"For the Fourth Amendment protects people, not places. What a person knowingly exposes to the public, even in his own home or office, is not a subject of Fourth Amendment protection. ... But what he seeks to preserve as private, even in an area accessible to the public, may be constitutionally protected."
—Katz v. United States, 389 U.S. 347, 351 (1967)
“Experience should teach us to be most on guard to protect liberty when the Government’s purposes are beneficent. Men born to freedom are naturally alert to repel invasion of their liberty by evil-minded rulers. The greatest dangers to liberty lurk in insidious encroachment by men of zeal, well-meaning but without understanding.”
—United States v. Olmstead, 277 U.S. 438, 479 (1925) (Brandeis, J., dissenting)
“Liberty—the freedom from unwarranted intrusion by government—is as easily lost through insistent nibbles by government officials who seek to do their jobs too well as by those whose purpose it is to oppress; the piranha can be as deadly as the shark.”
—United States v. $124,570, 873 F.2d 1240, 1246 (9th Cir. 1989)
"You can't always get what you want / But if you try sometimes / You just might find / You get what you need."
—Mick Jagger & Keith Richards
"In Germany, they first came for the communists, and I didn't speak up because I wasn't a communist. Then they came for the Jews, and I didn't speak up because I wasn't a Jew. Then they came for the trade unionists, and I didn't speak up because I wasn't a trade unionist. Then they came for the Catholics and I didn't speak up because I wasn't a Catholic. Then they came for me–and by that time there was nobody left to speak up."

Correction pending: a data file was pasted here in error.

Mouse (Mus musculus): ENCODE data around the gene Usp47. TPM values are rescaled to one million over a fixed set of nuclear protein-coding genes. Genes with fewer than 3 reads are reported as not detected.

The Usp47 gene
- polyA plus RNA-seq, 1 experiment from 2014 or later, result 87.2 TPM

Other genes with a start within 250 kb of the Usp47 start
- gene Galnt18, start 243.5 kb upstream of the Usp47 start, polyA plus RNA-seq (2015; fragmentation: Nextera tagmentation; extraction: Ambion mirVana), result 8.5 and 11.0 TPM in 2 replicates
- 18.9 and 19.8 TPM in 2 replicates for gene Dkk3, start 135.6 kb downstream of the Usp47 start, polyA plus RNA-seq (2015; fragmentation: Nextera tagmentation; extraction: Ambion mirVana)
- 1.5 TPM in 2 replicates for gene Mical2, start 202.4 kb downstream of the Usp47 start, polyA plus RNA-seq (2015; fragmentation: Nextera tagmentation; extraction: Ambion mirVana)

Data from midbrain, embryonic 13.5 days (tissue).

—Martin Niemöller (1945) [he served seven years in a concentration camp]
“You know, most men would get discouraged by now. Fortunately for you, I am not most men!”"The point of the Fourth Amendment, which often is not grasped by zealous officers, is not that it denies law enforcement the support of the usual inferences which reasonable men draw from evidence. Its protection consists in requiring that those inferences be drawn by a neutral and detached magistrate instead of being judged by the officer engaged in the often competitive enterprise of ferreting out crime."
---Pepé Le Pew
—Johnson v. United States, 333 U.S. 10, 13-14 (1948)
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Monthly Archives: March 2019
A state officer acting on a writ of execution issued by a state court was reasonable. Moreover, plaintiff’s claim is really just a suggestion in a pleading, not in the complaint. Thornton v. Barrett, 2019 U.S. Dist. LEXIS 53388 (D. … Continue reading
Defendant was arrested for DUII and there was probable cause. “As Mr. Aruiza-Andrade was under arrest, the further delay while a canine was summoned did not unlawfully extend the traffic stop.” United States v. Aruiza-Andrade, 2019 U.S. Dist. LEXIS 53788 … Continue reading
The state got prospective CSLI in 2010 which it ultimately admitted was obtained in violation of state statute. The statute, moreover, permitted the state’s discovery of CSLI on reasonable suspicion. Carpenter was violated, although it came in 2018, as well … Continue reading
MD: The actual inventory is the list of what was seized, not necessarily from exactly where it was seized